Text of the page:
The 100 Day Project – 100 Days of Hollywood, Day 4

GQ2A4012-Edit-2

Is it enough to just show up?

Yesterday after hearing about the tragic death of Prince, I wanted to make my Day 3 photo to honor him. Several years ago when Michael Jackson died, I traveled all the way to Hollywood from the Bay Area to shoot the madness of the Hollywood Walk of Fame as people lined up for hours to walk past his star and lay flowers or a stuffed animal. It was craziness that night, everywhere you went on Hollywood Boulevard you could hear Michael Jackson songs and everyone from professional impersonators to fans doing impromptu dance performances. It was fun and sweet and it wasn’t hard to make photographs that conveyed that emotion. In fact, I even recorded sound and did a short video of my shots to go along with it.

But Prince didn’t have a star on the Walk of Fame. I guess someone has to apply for them and pay for them and their upkeep. I don’t understand that. Seems like with the amount of money tourism brings to the area with people coming to see the stars and hoping to catch a glimpse of a celebrity, you’d think the Hollywood Chamber of Commerce or whoever decides these things would be honoring anyone who has achieved a certain level of fame.

So I really had no idea where to go to find fans celebrating the life and music of Prince. The only place I could think of was the Whisky a Go Go as I remembered when Scott Weiland of the Stone Temple Pilots died recently they put up a tribute to him on the marquee. So I headed over there and that was my Day 3 photo. It wasn’t the photo I wanted to take, but it was all I had.

When I decided to take part in the 100 Day Project, I chose Hollywood because it’s where I live and there is a ton going on here. But a few days into it and in some ways I think I bit off more than I wanted to chew. Hollywood has to be one of the most photographed tourist places in America, along with New York’s Time’s Square, or the Golden Gate Bridge. How do you make at least 100 photos that don’t look like any old tourist’s snapshots?

Today I went down to shop at a store on Hollywood Blvd and as I was coming out of the store, there was a group of transgendered women having an awareness demonstration. They were holding up signs offering people to hug a transgendered. I spoke to a few of them, took some iPhone photos and gave them a hug. And I thought maybe those would be my photos for today.

But the hours passed and as the sun went down and we had dinner and I chatted a bit with my neighbor, I kept feeling like I was cheating. I take iPhone photos everyday. The point of the 100 Day Project is for the participant to take on the challenge to be creative every day for 100 days. It’s not meant to be your best work or become a complete work, although there’s no reason it couldn’t be. But the main point is to push yourself to do it everyday. Taking a snap with my iPhone of something that was happening while I was shopping was cheating. I decided to not use the photos.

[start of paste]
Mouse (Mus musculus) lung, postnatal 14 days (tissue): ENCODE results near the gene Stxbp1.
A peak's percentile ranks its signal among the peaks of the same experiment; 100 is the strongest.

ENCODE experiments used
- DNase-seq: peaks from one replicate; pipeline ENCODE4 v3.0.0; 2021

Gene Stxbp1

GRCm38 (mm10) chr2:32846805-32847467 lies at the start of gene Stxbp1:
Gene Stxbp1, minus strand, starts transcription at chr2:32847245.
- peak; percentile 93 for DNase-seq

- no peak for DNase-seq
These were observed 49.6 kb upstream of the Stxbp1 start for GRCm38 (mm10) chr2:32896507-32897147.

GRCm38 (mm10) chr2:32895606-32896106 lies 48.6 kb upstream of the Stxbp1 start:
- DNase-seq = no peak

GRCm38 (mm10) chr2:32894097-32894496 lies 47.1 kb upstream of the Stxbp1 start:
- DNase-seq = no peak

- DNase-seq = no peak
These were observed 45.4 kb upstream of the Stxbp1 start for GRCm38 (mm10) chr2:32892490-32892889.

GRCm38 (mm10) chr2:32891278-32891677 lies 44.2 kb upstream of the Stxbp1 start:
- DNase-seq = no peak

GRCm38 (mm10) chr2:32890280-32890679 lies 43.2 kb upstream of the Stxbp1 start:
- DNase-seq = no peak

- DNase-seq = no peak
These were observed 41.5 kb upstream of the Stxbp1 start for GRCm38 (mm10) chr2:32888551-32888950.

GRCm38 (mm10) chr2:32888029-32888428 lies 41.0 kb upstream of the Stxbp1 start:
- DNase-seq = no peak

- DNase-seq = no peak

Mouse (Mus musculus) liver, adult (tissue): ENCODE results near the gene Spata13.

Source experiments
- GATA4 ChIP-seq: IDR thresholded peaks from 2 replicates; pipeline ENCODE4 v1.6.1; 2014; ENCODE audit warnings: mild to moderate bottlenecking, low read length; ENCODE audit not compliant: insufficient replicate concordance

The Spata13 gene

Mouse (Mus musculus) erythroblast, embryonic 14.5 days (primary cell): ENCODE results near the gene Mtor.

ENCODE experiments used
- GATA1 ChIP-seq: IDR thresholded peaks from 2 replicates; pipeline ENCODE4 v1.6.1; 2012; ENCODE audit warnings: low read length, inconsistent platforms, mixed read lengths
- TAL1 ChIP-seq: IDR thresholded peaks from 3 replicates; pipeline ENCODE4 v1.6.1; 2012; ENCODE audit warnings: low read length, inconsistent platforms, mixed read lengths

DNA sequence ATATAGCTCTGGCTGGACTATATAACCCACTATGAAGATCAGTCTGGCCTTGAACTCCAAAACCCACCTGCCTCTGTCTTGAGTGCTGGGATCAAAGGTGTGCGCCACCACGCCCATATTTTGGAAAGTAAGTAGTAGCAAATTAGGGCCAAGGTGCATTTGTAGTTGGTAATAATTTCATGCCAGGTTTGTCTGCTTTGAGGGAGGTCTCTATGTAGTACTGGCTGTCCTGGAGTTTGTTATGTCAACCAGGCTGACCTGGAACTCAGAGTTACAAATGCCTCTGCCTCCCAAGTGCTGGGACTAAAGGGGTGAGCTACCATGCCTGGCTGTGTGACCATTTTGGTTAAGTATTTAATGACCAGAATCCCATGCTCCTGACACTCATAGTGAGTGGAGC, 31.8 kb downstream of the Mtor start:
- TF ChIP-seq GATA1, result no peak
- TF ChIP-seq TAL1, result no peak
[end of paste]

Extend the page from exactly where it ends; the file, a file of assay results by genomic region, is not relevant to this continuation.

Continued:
Instead I decided to experiment with my camera and do a multiple exposure in camera. I probably shot about an hour, experimenting with different exposures and techniques. I learned that the more exposures I layered, the more underexposed the individual shots needed to be, otherwise it just turned into a mess of white light. I zoomed in while doing 30 second exposures, I timed things with traffic, I knocked the focus out on some shots to get colored balls of light, and discovered my sweet spot was three exposures total. And while I have tried the double exposure feature on my camera before, I think now I actually know how to use it.

So I showed up and it was enough. But I want to keep pushing for better photos and find a way for my style to come through in telling the story of Hollywood in at least 100 frames. I’m not shooting for anyone but me. This is not a popularity contest, I am not doing this for likes on Instagram. I’m doing this to remember what I loved about photography. I’m doing this to push myself out of a slump. I totally have faith that I can create a body of work in the next 96 days that will look different from anyone else’s vision of Hollywood. I am thinking, questioning, finding my groove. There will be missteps…I wish I could say that everyday I will be hitting home runs, but that’s impossible and to expect that of myself sets the bar so high that it would be easy to not even bother trying at all.